Trevor Linden recently announced that he's a business partner in a new gym called Club 16 - Trevor Linden Fitness
He joins another BC sports hero turned fitness entrepreneur, Steve Nash, who lends his name to the Steve Nash Sports Clubs chain.
Linden's new gym won't be quite as fancy as the flagship downtown Vancouver Steve Nash Sports Club, but it will be a big commercial gym full of cardio equipment, weight machines, free weights and the like.
I like both guys and think they're a great fit for a gym to brand themselves under. In this day and age of drug doping, philandering athlete celebrities, both Nash and Linden seem down to earth and live what they preach by staying in great shape year-round. In addition to a long NHL career, Linden has been an avid cyclist and mountain biker for years and Nash is a pretty decent soccer player on top of being an outstanding pro basketball player.
But does having their name on a gym help you get into shape?
I suppose their local celebrity status may attract more people to the gym. And that's not a bad thing. But I'm still not a fan of big commercial gyms.
The Problem with Commercial Gyms
I was checking out the Club 16 - Trevor Linden Fitness (just saying the name burns 10 calories) website which promises the club will have lots and lots of cardio machines and circuit training available along with the latest weight training machines. Original concept isn't it?
While I've got nothing against Linden (or Nash), I do have plenty of issues with big commercial gyms. While they all promise to provide something new and different, they all still provide a similar training environment. Their monthly dues might be vary, but it's pretty hard to tell them apart.
My biggest issue with big gyms is their over-reliance on machines to provide a workout. I view most gyms as nothing but giant fitness assembly lines. Plop the customer in at one end of the maze, have them do some movements on different machines and then pop out the other end, fit as a fiddle.
You could set up a home gym for the same amount some commercial gyms charge for one month's dues and you could get just as good, if not a better workout. Use your bodyweight as resistance along with barbells, dumbbells, kettlebells, sandbags, rocks, exercise bands, logs and whatever else you have laying around. (I've used all of these things for a workout). Some cable machines are good to use occasionally, but most of your strength training should be done on your own feet, not strapped to some machine.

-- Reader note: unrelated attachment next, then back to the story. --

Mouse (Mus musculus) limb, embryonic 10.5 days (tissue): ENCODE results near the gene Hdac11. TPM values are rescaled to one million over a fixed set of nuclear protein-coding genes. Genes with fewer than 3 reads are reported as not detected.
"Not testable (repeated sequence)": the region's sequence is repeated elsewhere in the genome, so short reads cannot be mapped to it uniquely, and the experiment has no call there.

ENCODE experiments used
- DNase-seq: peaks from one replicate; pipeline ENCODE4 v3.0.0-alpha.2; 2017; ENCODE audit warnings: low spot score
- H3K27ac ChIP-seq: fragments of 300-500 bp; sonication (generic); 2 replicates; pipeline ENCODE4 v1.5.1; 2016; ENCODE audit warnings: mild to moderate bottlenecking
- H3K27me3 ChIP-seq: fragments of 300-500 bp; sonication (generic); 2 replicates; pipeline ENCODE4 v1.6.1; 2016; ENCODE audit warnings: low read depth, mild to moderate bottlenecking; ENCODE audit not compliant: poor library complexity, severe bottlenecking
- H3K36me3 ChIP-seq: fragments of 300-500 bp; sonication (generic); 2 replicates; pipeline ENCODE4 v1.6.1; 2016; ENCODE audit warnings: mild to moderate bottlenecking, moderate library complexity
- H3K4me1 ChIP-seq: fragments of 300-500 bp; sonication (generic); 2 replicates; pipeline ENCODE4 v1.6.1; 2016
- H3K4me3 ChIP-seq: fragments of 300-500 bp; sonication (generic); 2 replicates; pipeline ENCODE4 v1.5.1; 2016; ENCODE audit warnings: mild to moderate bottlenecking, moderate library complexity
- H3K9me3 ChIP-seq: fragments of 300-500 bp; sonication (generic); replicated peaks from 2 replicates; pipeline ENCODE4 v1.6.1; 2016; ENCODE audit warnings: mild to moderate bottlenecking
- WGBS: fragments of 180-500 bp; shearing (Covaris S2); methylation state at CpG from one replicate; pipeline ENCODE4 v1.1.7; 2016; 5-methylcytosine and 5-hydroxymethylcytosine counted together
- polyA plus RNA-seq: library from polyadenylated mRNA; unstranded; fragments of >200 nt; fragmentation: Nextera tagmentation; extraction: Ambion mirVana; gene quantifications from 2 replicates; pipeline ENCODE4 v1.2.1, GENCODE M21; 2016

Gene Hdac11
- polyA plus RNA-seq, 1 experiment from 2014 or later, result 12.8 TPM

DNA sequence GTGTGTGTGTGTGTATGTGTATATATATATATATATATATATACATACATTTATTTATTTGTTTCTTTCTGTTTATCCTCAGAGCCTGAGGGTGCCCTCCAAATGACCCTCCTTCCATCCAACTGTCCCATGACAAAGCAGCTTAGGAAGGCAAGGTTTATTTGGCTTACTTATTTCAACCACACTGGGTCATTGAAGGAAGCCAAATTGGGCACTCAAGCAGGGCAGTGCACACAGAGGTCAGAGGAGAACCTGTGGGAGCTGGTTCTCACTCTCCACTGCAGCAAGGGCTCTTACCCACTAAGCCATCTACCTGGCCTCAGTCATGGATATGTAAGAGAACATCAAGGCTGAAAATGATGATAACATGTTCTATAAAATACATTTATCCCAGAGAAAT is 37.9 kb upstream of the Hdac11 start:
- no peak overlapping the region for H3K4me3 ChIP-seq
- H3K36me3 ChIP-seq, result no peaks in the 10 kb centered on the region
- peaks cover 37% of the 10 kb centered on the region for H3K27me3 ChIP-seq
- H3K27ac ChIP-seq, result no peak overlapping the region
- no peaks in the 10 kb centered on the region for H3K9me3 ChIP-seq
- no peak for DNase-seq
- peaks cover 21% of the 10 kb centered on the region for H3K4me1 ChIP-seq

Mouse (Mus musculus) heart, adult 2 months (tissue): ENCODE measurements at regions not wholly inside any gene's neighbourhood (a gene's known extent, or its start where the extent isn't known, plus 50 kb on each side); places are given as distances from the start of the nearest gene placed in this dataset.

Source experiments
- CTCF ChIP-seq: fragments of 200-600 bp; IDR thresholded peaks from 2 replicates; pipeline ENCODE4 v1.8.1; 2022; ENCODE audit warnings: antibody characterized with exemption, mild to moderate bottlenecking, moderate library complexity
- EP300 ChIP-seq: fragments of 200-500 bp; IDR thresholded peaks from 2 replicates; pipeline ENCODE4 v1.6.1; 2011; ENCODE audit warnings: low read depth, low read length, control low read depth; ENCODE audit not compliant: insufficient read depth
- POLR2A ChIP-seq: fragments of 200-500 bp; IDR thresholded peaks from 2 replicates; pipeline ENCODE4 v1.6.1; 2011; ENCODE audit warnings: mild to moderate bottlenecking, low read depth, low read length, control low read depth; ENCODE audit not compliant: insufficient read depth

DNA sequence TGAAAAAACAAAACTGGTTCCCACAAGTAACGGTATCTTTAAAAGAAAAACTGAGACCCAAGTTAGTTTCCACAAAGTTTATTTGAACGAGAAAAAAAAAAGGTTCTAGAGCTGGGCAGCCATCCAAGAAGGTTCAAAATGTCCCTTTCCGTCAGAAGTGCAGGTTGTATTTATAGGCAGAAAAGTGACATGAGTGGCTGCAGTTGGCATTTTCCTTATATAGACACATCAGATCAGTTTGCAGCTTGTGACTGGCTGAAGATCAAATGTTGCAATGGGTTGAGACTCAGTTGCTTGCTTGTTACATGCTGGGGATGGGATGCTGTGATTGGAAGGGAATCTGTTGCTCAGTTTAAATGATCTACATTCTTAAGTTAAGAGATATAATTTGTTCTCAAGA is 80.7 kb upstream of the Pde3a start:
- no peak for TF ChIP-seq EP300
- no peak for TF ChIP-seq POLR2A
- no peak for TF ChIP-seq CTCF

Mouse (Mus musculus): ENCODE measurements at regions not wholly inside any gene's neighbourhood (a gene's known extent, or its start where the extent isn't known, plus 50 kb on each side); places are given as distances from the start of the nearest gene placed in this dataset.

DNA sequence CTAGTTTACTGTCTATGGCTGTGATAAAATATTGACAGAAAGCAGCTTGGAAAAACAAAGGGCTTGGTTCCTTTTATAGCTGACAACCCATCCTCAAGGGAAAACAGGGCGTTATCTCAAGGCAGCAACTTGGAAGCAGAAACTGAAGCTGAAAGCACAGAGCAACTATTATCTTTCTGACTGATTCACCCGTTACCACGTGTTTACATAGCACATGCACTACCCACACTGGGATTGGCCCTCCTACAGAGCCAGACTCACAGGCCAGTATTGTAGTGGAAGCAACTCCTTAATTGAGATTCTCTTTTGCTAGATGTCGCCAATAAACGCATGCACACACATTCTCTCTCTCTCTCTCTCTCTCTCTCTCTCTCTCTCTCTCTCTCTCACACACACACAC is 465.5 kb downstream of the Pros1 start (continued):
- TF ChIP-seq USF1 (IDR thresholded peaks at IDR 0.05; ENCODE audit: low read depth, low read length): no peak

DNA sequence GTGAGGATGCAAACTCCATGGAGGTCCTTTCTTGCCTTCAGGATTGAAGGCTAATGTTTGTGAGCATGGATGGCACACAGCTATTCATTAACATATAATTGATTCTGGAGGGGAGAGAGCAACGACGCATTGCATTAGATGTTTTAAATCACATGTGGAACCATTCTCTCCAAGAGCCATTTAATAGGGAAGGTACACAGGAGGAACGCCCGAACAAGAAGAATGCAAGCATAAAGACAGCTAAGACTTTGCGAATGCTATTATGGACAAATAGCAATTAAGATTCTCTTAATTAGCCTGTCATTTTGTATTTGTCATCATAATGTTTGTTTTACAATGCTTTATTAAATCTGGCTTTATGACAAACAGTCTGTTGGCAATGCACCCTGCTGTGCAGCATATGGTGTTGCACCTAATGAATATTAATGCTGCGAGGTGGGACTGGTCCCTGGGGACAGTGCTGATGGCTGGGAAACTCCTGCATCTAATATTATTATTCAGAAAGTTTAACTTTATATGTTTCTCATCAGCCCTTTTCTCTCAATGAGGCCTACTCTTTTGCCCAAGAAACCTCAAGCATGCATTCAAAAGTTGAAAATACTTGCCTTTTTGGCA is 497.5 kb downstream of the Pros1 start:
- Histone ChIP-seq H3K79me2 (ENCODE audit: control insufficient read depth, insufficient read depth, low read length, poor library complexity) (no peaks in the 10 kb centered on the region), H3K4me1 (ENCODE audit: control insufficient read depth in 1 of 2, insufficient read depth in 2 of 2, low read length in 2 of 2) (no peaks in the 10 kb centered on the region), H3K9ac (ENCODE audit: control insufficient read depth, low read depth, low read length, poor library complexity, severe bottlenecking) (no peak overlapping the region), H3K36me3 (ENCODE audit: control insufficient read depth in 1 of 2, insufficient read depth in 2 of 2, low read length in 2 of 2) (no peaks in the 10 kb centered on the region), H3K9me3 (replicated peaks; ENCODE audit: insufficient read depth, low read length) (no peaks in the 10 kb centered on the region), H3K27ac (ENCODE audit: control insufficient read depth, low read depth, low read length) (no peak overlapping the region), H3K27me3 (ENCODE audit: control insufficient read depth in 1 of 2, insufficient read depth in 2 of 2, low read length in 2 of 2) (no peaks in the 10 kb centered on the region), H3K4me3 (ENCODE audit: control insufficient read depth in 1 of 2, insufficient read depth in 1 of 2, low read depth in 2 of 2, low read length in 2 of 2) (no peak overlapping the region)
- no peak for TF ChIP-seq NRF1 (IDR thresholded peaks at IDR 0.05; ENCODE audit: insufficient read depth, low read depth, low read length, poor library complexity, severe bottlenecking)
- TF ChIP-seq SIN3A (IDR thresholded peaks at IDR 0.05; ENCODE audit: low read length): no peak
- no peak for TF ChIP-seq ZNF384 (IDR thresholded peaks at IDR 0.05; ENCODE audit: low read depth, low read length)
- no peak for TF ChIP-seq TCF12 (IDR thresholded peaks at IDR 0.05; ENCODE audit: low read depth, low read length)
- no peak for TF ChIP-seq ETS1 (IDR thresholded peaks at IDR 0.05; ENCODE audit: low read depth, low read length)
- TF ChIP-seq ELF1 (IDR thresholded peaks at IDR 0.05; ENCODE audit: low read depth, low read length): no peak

And I'm not a big believer in doing a lot of cardio indoors. Get outside if you want to get your heart rate up; you're not made of sugar and won't melt in the rain. It's better for your overall health.
Indoor training should focus on strength training. And if you must do cardio indoors, a $20 skipping rope beats most cardio machines in terms of its effectiveness. I've seen people almost fall asleep peddling aimlessly on a stationary bike but I've never seen anyone do that while trying to skip rope.
How to Get the Most Bang out of Your Gym
If you do go to a gym, the best thing you can do for yourself is get some sessions with a personal trainer. Watch them work; you'll be able to tell who the good ones are.
Getting advice on how to do exercises correctly and how to set up an effective, time-efficient fitness program can save you a ton of time and get you better results, quicker. It may cost more money upfront but it will be worth it.
It's no wonder people don't stick to exercise programs. Who can get excited about sitting on some machine mindlessly pumping out reps? A workout should be challenging enough to engage you both mentally and physically.
While I wish Linden all the best in his new business venture, and I'm sure it will be a success, you won't catch me there reading my book while pumping away on the elliptical machine. Here's what I'm likely to be doing instead.
Read about Trevor Linden's home and real estate business.